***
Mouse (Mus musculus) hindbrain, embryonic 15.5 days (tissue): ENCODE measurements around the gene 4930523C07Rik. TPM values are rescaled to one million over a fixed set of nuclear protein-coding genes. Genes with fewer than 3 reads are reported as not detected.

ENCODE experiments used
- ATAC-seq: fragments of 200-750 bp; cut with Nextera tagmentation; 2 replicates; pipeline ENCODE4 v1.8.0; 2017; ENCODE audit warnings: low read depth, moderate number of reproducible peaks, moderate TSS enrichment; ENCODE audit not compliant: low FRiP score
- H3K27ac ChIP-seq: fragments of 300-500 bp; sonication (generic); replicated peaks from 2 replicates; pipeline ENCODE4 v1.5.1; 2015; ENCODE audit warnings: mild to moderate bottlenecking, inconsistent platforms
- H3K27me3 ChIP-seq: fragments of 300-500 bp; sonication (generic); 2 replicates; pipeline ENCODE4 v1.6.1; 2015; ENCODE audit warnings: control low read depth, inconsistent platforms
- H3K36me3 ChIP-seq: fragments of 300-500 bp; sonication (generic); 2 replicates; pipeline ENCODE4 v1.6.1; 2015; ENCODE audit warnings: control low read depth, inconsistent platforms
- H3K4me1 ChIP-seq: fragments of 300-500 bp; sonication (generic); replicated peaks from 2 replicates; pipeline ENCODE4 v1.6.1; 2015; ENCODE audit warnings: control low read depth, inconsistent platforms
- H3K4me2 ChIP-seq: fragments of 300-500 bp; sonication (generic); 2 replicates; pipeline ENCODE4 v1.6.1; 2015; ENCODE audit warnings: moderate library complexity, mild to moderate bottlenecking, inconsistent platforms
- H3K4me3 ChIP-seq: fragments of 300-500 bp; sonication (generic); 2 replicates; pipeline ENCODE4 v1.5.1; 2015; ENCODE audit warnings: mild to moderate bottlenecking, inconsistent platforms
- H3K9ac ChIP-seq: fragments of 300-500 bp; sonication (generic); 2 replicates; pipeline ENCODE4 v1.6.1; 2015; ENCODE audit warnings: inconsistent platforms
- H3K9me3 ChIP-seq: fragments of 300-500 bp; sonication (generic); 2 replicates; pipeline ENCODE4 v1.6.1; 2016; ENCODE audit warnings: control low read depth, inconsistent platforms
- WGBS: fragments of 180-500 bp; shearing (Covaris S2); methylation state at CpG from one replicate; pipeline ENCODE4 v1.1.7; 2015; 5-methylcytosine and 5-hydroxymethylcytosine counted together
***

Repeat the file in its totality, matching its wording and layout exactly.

Mouse (Mus musculus) hindbrain, embryonic 15.5 days (tissue): ENCODE measurements around the gene 4930523C07Rik. TPM values are rescaled to one million over a fixed set of nuclear protein-coding genes. Genes with fewer than 3 reads are reported as not detected.

ENCODE experiments used
- ATAC-seq: fragments of 200-750 bp; cut with Nextera tagmentation; 2 replicates; pipeline ENCODE4 v1.8.0; 2017; ENCODE audit warnings: low read depth, moderate number of reproducible peaks, moderate TSS enrichment; ENCODE audit not compliant: low FRiP score
- H3K27ac ChIP-seq: fragments of 300-500 bp; sonication (generic); replicated peaks from 2 replicates; pipeline ENCODE4 v1.5.1; 2015; ENCODE audit warnings: mild to moderate bottlenecking, inconsistent platforms
- H3K27me3 ChIP-seq: fragments of 300-500 bp; sonication (generic); 2 replicates; pipeline ENCODE4 v1.6.1; 2015; ENCODE audit warnings: control low read depth, inconsistent platforms
- H3K36me3 ChIP-seq: fragments of 300-500 bp; sonication (generic); 2 replicates; pipeline ENCODE4 v1.6.1; 2015; ENCODE audit warnings: control low read depth, inconsistent platforms
- H3K4me1 ChIP-seq: fragments of 300-500 bp; sonication (generic); replicated peaks from 2 replicates; pipeline ENCODE4 v1.6.1; 2015; ENCODE audit warnings: control low read depth, inconsistent platforms
- H3K4me2 ChIP-seq: fragments of 300-500 bp; sonication (generic); 2 replicates; pipeline ENCODE4 v1.6.1; 2015; ENCODE audit warnings: moderate library complexity, mild to moderate bottlenecking, inconsistent platforms
- H3K4me3 ChIP-seq: fragments of 300-500 bp; sonication (generic); 2 replicates; pipeline ENCODE4 v1.5.1; 2015; ENCODE audit warnings: mild to moderate bottlenecking, inconsistent platforms
- H3K9ac ChIP-seq: fragments of 300-500 bp; sonication (generic); 2 replicates; pipeline ENCODE4 v1.6.1; 2015; ENCODE audit warnings: inconsistent platforms
- H3K9me3 ChIP-seq: fragments of 300-500 bp; sonication (generic); 2 replicates; pipeline ENCODE4 v1.6.1; 2016; ENCODE audit warnings: control low read depth, inconsistent platforms
- WGBS: fragments of 180-500 bp; shearing (Covaris S2); methylation state at CpG from one replicate; pipeline ENCODE4 v1.1.7; 2015; 5-methylcytosine and 5-hydroxymethylcytosine counted together